Professional Veterinary Dental Treatments are a lot different from the “teeth cleaning” or “dental scaling” provided by groomers, kennels and other lay animal care givers without the benefit of general anesthesia.
Of course, The professional dental cleaning done by veterinarians is done under anesthesia so that the surfaces of the teeth under the gums, where painful periodontal disease starts, can be thoroughly cleaned then polished . Since pets are anesthetized for the deep cleaning process, your vet takes advantage by doing everything possible to restore oral health. Your veterinarian can further evaluate underlying bone structure with radiographs, instill periodontal antibiotics around infected, but salvageable, teeth and perform extractions or oral surgery if needed. It’s like you going to your dental hygienist, dentist, oral surgeon, and periodontist all at once– without voluntary cooperation! (Think how much that would cost if you did it all on one day!)
The best that can be done in an awake pet is a superficial scaling, removing the large chunks of calcified plaque (“claculus”). The best behaved pets will tolerate a little more involved cleaning before tiring of the process. There is certainly a benefit to this process, whether done by your groomer or veterinary assistant. Removing the larger accumulations of calculus provides less area for bacteria to collect and certainly reduces the amount of smelly bacteria in a pet’s mouth. This procedure may even extend the time between when professional veterinary dental treatments are needed.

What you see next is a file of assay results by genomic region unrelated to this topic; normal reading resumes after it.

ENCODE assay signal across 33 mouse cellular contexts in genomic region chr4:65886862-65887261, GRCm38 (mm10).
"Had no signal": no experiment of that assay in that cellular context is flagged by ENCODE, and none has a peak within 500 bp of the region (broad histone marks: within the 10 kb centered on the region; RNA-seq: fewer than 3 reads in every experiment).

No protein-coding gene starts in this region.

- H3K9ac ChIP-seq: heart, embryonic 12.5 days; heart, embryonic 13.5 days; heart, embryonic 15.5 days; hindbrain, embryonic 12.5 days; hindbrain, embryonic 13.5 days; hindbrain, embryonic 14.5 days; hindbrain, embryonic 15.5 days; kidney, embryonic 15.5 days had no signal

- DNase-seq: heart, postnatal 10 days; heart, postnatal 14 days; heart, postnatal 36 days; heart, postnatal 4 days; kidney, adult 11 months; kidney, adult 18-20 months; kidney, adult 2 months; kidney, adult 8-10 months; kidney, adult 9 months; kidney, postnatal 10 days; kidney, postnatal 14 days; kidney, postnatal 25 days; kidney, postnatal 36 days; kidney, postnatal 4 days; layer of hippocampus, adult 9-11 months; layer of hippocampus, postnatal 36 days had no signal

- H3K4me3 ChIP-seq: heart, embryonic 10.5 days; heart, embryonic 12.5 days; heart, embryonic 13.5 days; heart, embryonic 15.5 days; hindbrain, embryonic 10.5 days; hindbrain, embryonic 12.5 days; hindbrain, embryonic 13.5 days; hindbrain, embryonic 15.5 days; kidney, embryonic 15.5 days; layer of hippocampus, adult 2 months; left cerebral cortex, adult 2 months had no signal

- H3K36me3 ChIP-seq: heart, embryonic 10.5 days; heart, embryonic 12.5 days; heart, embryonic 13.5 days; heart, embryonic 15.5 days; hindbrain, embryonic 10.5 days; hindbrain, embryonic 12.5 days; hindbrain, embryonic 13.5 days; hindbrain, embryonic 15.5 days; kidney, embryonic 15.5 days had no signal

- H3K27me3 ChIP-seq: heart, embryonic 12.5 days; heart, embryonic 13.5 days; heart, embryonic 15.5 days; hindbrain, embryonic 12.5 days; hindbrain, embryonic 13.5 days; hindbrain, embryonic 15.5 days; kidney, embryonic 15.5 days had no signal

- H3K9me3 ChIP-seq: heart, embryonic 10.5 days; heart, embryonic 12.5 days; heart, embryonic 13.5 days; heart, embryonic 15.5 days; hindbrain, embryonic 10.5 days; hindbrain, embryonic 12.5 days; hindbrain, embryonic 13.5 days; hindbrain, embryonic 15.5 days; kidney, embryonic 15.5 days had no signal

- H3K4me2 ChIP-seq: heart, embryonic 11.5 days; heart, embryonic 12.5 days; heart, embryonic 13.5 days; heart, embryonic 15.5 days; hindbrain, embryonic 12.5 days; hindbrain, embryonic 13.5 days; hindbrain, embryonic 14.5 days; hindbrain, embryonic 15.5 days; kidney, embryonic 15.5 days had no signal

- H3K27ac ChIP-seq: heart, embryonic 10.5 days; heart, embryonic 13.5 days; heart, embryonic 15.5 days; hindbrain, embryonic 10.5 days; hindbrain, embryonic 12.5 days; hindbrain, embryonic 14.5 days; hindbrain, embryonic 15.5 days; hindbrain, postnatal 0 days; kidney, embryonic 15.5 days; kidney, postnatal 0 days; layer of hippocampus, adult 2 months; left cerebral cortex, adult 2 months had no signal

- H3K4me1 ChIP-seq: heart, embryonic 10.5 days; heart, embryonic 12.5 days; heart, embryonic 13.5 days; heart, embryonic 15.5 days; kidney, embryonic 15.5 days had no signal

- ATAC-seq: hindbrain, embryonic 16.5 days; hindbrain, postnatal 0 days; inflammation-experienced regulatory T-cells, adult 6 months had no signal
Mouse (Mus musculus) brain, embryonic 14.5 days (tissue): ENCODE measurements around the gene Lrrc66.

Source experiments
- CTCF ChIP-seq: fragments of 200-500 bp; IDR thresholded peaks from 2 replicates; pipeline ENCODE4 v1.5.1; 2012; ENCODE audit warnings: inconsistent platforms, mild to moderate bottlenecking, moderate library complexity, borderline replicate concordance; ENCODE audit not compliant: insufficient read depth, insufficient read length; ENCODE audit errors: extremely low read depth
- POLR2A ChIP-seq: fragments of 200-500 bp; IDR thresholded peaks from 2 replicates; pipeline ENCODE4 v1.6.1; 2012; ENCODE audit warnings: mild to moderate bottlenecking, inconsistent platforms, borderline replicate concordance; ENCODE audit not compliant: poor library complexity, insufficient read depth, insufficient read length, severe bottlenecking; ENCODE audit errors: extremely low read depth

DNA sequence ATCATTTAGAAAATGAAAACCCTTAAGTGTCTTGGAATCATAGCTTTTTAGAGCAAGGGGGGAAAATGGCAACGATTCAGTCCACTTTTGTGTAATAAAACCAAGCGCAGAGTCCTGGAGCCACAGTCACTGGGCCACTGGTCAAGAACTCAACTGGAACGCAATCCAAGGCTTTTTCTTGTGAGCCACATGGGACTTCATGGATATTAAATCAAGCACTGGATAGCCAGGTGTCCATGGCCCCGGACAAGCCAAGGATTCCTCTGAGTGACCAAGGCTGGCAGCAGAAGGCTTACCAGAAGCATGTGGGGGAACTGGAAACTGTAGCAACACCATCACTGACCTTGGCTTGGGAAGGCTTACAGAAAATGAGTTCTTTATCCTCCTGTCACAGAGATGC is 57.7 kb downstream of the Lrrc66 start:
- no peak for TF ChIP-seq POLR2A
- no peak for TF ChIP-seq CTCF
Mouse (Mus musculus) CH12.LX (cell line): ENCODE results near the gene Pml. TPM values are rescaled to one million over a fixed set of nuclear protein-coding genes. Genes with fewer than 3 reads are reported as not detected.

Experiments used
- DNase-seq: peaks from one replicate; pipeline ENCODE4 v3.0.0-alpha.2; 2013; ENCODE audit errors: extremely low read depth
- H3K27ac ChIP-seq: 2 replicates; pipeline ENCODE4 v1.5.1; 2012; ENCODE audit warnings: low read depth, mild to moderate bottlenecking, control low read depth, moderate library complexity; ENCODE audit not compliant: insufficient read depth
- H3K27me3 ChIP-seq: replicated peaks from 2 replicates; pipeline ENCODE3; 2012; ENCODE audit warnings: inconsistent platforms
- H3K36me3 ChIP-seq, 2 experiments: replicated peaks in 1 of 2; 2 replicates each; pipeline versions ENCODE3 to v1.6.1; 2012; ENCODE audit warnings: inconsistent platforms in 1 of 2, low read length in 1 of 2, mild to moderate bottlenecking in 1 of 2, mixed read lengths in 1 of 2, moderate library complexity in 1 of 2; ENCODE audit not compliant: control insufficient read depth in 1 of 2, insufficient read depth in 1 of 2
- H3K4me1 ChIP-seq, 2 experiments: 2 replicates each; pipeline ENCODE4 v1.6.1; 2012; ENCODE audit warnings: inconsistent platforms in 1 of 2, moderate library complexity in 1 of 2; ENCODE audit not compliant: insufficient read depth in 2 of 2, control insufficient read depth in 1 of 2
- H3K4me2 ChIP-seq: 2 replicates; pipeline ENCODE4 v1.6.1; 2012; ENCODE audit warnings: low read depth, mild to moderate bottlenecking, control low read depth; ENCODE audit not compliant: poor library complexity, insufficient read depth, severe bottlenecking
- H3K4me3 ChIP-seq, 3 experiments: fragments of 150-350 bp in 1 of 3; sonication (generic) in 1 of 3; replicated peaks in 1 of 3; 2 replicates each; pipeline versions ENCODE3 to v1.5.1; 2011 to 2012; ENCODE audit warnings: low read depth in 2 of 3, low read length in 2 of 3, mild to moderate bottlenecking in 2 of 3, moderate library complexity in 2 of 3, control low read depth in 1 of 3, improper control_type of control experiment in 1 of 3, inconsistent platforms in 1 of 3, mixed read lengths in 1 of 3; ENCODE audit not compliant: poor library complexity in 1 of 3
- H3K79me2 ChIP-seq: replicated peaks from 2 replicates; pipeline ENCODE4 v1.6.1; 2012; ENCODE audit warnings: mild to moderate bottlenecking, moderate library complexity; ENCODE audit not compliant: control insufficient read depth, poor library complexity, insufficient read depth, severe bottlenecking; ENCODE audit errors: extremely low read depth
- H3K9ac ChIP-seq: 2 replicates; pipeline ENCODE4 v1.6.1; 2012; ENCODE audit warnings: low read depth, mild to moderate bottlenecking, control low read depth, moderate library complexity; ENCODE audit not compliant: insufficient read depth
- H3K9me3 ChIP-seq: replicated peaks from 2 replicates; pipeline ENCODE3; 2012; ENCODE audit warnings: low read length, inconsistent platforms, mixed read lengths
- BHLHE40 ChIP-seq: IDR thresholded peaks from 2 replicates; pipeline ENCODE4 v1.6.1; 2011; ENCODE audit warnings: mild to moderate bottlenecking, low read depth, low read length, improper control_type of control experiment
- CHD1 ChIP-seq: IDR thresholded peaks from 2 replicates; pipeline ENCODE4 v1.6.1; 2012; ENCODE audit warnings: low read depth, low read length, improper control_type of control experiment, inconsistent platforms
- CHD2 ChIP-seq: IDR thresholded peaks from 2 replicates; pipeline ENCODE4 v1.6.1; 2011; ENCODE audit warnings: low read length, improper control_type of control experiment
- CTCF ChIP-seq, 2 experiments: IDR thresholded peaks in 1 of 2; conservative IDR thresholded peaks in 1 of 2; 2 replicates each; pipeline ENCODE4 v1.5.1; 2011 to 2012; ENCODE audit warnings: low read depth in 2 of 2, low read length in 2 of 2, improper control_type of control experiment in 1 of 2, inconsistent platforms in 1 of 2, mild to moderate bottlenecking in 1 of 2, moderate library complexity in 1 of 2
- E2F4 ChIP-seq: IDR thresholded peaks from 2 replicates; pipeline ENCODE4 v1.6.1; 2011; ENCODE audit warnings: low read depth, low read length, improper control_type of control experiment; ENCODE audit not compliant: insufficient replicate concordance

But don’t get lulled into a false sense of security, just because you don’t see a lot of staining and plaque on the teeth. If the gums are red or have lost their fine “knife edge” margin because of swelling, a professional cleaning should still be done. Often, pet owners are amazed to discover that their pet has loose teeth (from periodontal disease) when there is no visible plaque on the teeth and gums actually look relatively healthy! Certainly, any indication of loose teeth with or without gum disease warrants a thorough evaluation and treatment via a professional veteirnary dental treatment!
Have your family vet evaluate your pet’s teeth every 6 month (with the rest of his comprehensive physical).
- Brush your pet’s teeth daily. How to Brush Your Dog’s Teeth How To Brush Your Cat’s Teeth
- Ask your vet whether she will perform a superficial scaling if a professional treatment is not yet necessary.
- Have a professional cleaning done upon recommendation by your veterinarian. For some pets, that may be only every few years, other pets may need professional help once a year. Your vet will you give you the best advice to balance all the pros and cons of a professional treatment.
- Watch this Video from the Veterinary News Network